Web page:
One suicide is a tragedy, but two suicides definitely require an investigation.
Jean-Louis St-Cyr and Hermann Kohler first met on the battlefields of France during World War I, when they served on opposite sides. Nearly a quarter-century later, during yet another international war, they meet again with some regularity to investigate unusual crimes (Tapestry, 2013, etc.). They're summoned to Alsace in 1943 to probe a pair of suicides at a German-run POW camp. One victim is Renée Ekkehard, the secretary of Col. Hans Rasche, the camp's commander; the other, whose corpse was found a week later, is a prisoner named Eugène Thomas. The detective duo receives a handful of lame excuses about official laxness in discovering and reporting the deaths of both victims, whose bodies have been placed in cheap coffins. Renée was believed to be visiting her family in Strasbourg; an anonymous letter pegs Eugène as an adulterer. Mindful of the nearby Karneval, abandoned since the Blitzkrieg but often rumored to be a spot for trysts and worse, locals speculate about an affair between the two suicides, but the detectives are skeptical. They're just as interested in the nearby Schrijen Works, a textile factory where Eugène labored and Renée was good friends with the owner's daughter. Within all these crosscurrents lies the truth that must be revealed.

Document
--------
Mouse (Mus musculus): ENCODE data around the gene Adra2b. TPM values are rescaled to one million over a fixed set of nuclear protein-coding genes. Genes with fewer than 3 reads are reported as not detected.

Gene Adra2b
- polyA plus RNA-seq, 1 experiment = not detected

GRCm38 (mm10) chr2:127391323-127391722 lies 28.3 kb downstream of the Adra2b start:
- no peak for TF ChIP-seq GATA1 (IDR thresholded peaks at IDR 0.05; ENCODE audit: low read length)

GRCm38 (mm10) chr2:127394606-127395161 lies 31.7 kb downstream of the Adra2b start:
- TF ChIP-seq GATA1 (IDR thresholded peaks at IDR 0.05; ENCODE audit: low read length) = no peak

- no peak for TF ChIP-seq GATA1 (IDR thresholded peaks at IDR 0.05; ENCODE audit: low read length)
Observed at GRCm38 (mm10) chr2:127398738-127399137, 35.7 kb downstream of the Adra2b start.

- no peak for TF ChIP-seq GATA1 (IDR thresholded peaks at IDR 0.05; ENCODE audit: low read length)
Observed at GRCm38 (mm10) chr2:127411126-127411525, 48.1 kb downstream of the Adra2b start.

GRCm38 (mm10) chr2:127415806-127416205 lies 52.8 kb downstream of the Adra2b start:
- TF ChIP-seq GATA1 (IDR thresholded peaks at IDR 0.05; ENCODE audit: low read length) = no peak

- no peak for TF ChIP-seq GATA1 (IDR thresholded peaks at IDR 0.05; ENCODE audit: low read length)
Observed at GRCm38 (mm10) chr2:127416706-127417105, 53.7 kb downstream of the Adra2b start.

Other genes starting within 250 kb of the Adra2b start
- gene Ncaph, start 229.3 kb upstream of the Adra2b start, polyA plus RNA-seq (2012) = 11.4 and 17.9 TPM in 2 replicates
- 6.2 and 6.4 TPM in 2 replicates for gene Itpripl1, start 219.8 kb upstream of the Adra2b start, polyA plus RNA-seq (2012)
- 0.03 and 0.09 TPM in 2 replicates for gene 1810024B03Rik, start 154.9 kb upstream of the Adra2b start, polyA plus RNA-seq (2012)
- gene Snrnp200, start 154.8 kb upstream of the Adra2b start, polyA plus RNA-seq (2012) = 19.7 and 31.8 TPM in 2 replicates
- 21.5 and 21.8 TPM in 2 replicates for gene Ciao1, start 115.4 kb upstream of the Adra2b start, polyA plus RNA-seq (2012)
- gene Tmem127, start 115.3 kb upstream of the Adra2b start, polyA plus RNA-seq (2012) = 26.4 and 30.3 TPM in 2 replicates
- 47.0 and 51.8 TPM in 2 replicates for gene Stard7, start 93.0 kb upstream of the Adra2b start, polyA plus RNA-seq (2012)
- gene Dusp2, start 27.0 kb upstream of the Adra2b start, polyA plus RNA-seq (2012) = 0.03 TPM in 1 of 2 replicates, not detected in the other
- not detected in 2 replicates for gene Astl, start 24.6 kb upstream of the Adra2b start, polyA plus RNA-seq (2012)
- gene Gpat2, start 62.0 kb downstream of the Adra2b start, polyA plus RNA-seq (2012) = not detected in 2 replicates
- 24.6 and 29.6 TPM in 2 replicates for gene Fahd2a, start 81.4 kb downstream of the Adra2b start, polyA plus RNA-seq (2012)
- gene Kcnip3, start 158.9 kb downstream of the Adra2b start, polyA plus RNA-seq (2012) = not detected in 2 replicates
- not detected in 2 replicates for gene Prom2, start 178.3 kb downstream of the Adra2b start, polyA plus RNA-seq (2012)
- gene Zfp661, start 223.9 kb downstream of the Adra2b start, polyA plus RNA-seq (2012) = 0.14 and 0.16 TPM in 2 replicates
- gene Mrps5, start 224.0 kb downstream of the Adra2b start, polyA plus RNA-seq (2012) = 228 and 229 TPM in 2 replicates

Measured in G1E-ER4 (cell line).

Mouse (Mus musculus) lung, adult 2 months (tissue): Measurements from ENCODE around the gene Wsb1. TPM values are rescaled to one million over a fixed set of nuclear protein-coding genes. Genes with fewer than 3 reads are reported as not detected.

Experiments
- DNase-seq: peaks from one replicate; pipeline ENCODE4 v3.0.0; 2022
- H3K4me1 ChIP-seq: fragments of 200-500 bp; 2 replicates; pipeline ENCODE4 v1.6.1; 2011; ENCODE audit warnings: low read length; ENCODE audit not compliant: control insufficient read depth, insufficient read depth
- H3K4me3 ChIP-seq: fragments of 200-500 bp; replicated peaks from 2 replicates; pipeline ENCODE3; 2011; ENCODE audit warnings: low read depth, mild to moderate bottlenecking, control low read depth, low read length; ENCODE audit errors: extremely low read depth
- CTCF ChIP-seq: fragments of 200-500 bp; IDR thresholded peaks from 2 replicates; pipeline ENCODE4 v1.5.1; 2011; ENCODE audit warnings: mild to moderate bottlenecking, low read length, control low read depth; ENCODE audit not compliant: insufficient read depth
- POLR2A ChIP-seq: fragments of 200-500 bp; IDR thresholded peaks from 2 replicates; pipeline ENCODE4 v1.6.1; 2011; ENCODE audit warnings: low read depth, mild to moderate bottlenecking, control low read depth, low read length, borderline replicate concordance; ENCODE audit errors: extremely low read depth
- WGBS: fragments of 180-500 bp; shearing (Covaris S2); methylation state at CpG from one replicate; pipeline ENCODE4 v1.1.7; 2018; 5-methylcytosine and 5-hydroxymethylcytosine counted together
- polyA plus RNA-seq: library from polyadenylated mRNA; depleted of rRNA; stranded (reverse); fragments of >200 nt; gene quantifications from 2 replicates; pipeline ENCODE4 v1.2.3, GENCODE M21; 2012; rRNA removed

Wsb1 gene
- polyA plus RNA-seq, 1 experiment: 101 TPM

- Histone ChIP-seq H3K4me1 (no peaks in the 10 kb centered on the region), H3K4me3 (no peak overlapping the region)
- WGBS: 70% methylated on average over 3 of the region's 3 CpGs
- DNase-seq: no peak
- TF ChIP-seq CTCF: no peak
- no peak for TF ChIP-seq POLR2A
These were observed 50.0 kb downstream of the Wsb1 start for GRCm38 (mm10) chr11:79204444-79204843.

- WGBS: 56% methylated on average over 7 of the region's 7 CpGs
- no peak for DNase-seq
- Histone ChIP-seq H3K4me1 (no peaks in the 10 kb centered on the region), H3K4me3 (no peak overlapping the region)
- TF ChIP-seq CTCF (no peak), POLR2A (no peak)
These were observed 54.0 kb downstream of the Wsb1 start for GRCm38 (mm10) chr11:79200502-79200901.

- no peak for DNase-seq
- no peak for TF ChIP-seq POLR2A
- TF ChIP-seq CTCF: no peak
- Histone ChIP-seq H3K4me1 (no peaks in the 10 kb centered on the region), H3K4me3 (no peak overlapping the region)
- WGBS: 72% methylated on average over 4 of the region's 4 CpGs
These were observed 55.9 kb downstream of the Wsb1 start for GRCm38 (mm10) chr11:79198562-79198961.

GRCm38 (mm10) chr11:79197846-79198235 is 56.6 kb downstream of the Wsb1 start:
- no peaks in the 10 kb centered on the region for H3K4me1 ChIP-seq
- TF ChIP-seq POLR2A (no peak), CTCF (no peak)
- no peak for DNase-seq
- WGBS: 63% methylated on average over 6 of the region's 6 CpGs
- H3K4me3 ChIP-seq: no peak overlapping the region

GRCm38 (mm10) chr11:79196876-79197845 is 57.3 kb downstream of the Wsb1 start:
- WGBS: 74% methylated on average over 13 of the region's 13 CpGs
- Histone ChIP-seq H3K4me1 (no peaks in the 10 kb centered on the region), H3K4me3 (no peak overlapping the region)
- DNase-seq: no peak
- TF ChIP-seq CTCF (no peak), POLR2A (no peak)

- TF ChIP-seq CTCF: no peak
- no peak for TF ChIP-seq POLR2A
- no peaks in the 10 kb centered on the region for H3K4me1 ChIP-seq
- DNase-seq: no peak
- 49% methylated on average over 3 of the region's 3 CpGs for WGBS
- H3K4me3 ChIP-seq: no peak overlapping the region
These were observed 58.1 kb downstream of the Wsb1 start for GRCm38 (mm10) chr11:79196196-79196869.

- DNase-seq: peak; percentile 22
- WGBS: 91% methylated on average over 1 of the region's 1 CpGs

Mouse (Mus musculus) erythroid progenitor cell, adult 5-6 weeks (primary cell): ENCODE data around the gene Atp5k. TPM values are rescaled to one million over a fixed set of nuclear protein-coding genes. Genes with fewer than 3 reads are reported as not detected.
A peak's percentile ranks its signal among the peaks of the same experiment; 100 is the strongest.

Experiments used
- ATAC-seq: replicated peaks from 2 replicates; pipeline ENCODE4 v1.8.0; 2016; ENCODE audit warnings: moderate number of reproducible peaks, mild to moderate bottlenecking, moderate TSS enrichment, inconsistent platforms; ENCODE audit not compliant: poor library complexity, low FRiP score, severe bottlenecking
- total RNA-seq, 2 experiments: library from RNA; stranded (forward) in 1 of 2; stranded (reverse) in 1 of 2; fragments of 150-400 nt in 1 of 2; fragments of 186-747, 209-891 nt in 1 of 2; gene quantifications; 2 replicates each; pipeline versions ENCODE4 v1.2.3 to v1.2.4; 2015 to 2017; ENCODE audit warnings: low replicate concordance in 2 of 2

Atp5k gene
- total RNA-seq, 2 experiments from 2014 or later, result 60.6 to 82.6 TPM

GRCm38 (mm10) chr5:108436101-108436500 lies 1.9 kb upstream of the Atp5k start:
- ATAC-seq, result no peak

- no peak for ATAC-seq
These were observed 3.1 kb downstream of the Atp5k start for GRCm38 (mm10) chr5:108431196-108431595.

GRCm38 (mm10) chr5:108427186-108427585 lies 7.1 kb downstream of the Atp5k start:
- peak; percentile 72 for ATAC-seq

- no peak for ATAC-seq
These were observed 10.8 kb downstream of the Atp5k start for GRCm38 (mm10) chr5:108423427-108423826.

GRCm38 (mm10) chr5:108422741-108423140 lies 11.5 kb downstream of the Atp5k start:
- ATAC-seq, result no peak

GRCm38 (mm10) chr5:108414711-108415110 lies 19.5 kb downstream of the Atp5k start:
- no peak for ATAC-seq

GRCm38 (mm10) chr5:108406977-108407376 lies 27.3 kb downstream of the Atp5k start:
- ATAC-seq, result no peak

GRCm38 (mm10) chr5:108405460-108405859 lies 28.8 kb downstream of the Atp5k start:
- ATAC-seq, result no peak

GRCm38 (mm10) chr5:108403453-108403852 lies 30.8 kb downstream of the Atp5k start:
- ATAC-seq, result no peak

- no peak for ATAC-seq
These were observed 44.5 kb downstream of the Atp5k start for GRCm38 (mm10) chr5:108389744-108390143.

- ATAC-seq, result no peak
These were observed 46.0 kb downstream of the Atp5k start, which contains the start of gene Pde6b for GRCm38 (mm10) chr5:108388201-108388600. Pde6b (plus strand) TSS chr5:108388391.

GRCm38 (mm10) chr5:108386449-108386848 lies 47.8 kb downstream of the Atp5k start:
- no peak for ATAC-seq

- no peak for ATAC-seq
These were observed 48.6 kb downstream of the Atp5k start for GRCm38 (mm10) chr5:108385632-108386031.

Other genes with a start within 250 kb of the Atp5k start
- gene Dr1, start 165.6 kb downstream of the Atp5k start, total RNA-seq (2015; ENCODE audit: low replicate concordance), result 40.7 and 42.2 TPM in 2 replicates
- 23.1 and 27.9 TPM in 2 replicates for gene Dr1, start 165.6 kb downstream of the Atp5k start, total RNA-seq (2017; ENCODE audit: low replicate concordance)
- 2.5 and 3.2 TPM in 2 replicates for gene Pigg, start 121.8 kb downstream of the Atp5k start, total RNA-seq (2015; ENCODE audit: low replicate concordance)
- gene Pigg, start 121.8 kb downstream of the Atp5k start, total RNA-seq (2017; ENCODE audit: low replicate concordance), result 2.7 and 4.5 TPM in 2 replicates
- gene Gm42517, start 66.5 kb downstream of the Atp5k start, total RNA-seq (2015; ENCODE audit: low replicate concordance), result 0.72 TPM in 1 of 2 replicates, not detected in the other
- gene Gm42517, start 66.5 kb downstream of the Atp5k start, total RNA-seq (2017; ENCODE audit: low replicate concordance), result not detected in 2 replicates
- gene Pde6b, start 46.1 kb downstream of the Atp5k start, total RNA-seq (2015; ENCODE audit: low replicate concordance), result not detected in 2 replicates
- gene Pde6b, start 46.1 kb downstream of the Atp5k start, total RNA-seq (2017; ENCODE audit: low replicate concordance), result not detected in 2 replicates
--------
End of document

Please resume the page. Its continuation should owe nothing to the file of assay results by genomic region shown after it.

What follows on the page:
The arch chemistry between the two competitive sleuths, the smattering of German and French, and the measured unfolding of the well-appointed plot all give St-Cyr and Kohler's 15th case a faint flavor of Poirot.